Roundabout | A whiff of Afghan Snow, the Kabuliwala’s call

Published on Aug 29, 2021 02:31 AM IST

Literature, art hold onto the thread of love even as the powers that be fight their wars in faraway countries, destroy the togetherness of those who have co-existed for centuries and trample on rights of women and children

Yesteryear star Devika Rani endorsing the cream Afghan Snow. (SOURCED IMAGES)
Yesteryear star Devika Rani endorsing the cream Afghan Snow. (SOURCED IMAGES)
ByNirupama Dutt

A round glass jar embossed with a pretty woman’s face and topped with a pink lid occupied a precious corner in mother’s cupboard along with a tiny blue bottle of ‘Evening In Paris’ and containers of kumkum. The rotund jar contained a magical cream, cheekily named Afghan Snow.

Suddenly, the forgotten cosmetic, hailed as India’s first cream when it made its way into the market in 1919, returned to memory with its gentle fragrance in times when fear looms large on the country that inspired its name. The Afghan Snow was a part of most Indian homes until the 70s. The brand had also sponsored early Miss India contests and leading yesteryear star Devika Rani lent her face for its promotion.

As the story goes, the Afghan king Mohammed Zahir Shah had visited united India in 1919 and a young Indian entrepreneur presented him a hamper of cosmetics, the pearly white cream included. He asked the king if he could name it Afghan Snow and permission was generously granted.

Indeed, snow in Afghanistan is a sight to behold. Actor Tisca Chopra, who spent a portion of her youth in Kabul, where her father was the principal of a school says one of her most vivid memories was waking up to four feet of snow on the hill that was home to them. She too expressed concern for the Afghan women and children with the US beating a hasty retreat leaving the country in ravage and fear.

Strange that remembrance and fragrance should return at a time when both Afghan Snow and Afghanistan that inspired its name are struggling for survival.

A poster of Rabindranath Tagore’s Kabuliwala. (SOURCED IMAGE)
A poster of Rabindranath Tagore’s Kabuliwala. (SOURCED IMAGE)

Growing up with Kabuliwala

Not just phantom perfumes, the chant ‘Kabuliwala aaya pista badam laaya’ also rings in the ears. It was in 1961, at the city’s lone Kiran Cinema that one made a new on-screen friend, a ‘Kabuliwala’ named Rehmat. One has never seen the like of him in the fledgling city of Chandigarh. One longed to go to Kolkata in the hope that one would find him there in his colourful clothes walking the streets, singing and dancing with children and giving them pistachios, almonds and raisins. At six, one envied little Mini who could befriend such a large-hearted soul who carried a bag brimming with goodies and could summon fairies, elves and animal friends from the forests by just swinging his magical stick.

Rabindranath Tagore’s classic Bangla story ‘Kabuliwala’, penned in 1892 when the subcontinent was a British colony explores human relationships. The prominent message, however, was that human relationships transcend differences in caste, creed, race, age and culture. In Bengal, every child grew up knowing this story as it was a prescribed text in schools. However, it was Bimal Roy’s film that brought the fascinating story to the children in north India and Pakistan. The story continues to thrall 129 years after it was written. The film was empathetically directed by Hemen Gupta, who was part of the Indian National Army led by Subhas Chandra Bose, and includes a memorable music score by Hemant Kumar. Two of Hemant’s songs that transcend the test of time are Ae mere pyare watan and Ganga aaye kahan se.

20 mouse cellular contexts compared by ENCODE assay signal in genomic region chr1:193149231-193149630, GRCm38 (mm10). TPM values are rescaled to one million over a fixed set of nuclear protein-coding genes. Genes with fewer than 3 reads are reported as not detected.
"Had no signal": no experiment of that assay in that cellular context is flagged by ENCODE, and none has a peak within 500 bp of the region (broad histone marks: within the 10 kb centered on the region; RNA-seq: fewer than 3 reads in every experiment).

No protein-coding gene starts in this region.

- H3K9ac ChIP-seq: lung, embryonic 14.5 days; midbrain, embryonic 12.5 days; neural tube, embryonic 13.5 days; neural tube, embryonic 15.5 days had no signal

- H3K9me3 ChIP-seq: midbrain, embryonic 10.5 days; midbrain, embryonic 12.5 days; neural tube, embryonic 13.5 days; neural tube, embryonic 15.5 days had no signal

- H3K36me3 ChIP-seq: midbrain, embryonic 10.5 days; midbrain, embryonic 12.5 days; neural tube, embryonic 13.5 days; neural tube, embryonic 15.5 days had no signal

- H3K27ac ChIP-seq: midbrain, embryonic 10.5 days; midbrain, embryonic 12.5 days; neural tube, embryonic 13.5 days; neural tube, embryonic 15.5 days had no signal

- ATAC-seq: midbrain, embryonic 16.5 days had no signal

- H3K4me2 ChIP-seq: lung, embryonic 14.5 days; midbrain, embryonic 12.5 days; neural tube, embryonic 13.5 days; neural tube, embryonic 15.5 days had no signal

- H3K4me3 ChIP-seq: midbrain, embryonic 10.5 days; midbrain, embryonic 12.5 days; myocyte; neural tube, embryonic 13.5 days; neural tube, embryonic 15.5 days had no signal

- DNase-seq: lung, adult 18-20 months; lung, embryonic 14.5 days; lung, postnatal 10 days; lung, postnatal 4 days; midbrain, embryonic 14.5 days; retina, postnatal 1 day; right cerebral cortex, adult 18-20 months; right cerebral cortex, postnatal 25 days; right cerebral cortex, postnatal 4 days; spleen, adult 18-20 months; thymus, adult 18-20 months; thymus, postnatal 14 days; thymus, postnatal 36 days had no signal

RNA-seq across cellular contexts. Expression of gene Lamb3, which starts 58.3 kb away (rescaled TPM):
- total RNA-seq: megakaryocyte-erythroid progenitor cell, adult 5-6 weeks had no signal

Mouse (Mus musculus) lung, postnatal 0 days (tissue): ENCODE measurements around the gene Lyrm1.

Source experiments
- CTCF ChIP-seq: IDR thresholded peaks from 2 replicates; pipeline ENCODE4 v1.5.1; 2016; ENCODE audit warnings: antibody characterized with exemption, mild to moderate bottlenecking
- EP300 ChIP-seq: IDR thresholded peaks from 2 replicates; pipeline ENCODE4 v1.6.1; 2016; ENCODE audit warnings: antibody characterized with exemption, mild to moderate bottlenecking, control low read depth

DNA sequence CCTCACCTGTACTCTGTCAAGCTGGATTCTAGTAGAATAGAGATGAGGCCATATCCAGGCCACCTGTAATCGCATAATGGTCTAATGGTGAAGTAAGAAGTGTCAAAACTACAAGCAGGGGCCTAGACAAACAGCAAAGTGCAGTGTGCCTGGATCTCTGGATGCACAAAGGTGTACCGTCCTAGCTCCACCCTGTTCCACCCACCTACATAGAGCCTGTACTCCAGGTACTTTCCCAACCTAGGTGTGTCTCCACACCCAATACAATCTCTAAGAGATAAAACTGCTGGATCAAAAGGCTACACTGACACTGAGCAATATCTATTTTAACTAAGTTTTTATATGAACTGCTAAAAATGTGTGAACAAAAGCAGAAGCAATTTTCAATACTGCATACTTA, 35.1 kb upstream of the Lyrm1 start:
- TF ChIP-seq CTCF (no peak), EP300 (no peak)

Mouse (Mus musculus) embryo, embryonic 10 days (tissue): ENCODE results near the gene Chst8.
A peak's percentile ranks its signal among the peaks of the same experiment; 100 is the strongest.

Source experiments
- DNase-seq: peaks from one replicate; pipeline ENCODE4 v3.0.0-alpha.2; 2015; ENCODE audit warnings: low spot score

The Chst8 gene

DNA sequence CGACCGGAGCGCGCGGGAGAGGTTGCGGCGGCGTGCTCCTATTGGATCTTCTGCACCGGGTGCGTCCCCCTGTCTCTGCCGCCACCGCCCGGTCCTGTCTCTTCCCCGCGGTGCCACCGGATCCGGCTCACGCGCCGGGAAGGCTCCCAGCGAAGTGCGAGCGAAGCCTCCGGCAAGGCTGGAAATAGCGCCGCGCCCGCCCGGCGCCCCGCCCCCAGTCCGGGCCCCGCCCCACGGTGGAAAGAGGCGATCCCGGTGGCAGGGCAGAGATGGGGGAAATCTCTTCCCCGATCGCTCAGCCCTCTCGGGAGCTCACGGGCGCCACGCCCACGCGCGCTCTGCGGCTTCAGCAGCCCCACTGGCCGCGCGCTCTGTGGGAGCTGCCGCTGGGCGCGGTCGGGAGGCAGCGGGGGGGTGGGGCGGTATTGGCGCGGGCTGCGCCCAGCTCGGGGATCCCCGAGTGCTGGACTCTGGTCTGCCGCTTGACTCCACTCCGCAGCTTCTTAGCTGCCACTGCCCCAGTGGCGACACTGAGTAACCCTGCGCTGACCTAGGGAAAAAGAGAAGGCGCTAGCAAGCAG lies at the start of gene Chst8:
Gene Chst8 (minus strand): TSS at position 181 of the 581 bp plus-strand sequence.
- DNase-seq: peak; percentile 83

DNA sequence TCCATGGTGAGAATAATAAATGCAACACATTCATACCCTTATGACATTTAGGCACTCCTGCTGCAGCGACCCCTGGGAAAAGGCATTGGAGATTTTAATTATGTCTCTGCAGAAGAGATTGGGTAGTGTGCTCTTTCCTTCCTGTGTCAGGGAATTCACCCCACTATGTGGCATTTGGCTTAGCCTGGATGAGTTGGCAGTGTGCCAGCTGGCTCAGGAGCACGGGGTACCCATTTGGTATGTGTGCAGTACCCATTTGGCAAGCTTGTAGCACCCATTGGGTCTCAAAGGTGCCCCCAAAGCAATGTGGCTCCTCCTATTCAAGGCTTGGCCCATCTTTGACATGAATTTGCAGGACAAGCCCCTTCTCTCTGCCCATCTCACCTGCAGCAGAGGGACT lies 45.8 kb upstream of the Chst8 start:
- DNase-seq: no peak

A recent graffiti by Shamsia Hassani, one of the first street artists of Afghanistan photos. (SOURCED IMAGE)
A recent graffiti by Shamsia Hassani, one of the first street artists of Afghanistan photos. (SOURCED IMAGE)

Kumkum is doing fine

The sequel to Tagore’s Kabuliwala came from across the border by well-known Urdu writer Zahida Hina. She wrote the sequel, ‘Kumkum Theek-Thak Hai’ (Kumukum Is Doing Fine) after the 2001 US attack on Afghanistan, following 9/11. Now, who is Kumkum? Well, time has moved on and Mini of the Kabuliwala times is Kumkum’s grandmother. A doctor, she goes to Afghanistan as a volunteer and forms an empathetic bond with an injured Afghan militant.

Penned as a letter to her grandmother in Kolkata, it is the revival of kindness and human warmth that had once been given to her grandmother by a Kabuliwala named Rehmat who saw in her shades of his daughter far away amid the Afghan snow.

In this chain of literature, art and love, it is Kumkum who must have the last word as she writes to the Mini of yore: “You told me that Rehmat Baba had also a daughter your age who lived in Kabul. He didn’t have the money to get her photographed or perhaps in those days, there were no photographers in Kabul, so he had a print of her hand on a piece of paper, and used to keep it in his pocket, near his heart, just like papa used to keep my photo in his wallet. Your father, I mean my great-grandfather, had given some money to Rehmat Baba so that he could go back to Kabul and see his daughter, which made great-grandmother very angry. Nowadays, when I receive wounded, bleeding patients, shouting with pain or breathing their last, I sometimes ask myself, had you not eaten those almonds and pistachios from Rehmat Baba’s bag 70 years ago, had my great-grandfather not written his story, would I still be here in Kabul, in Kandahar, in Herat, in Helmund?”

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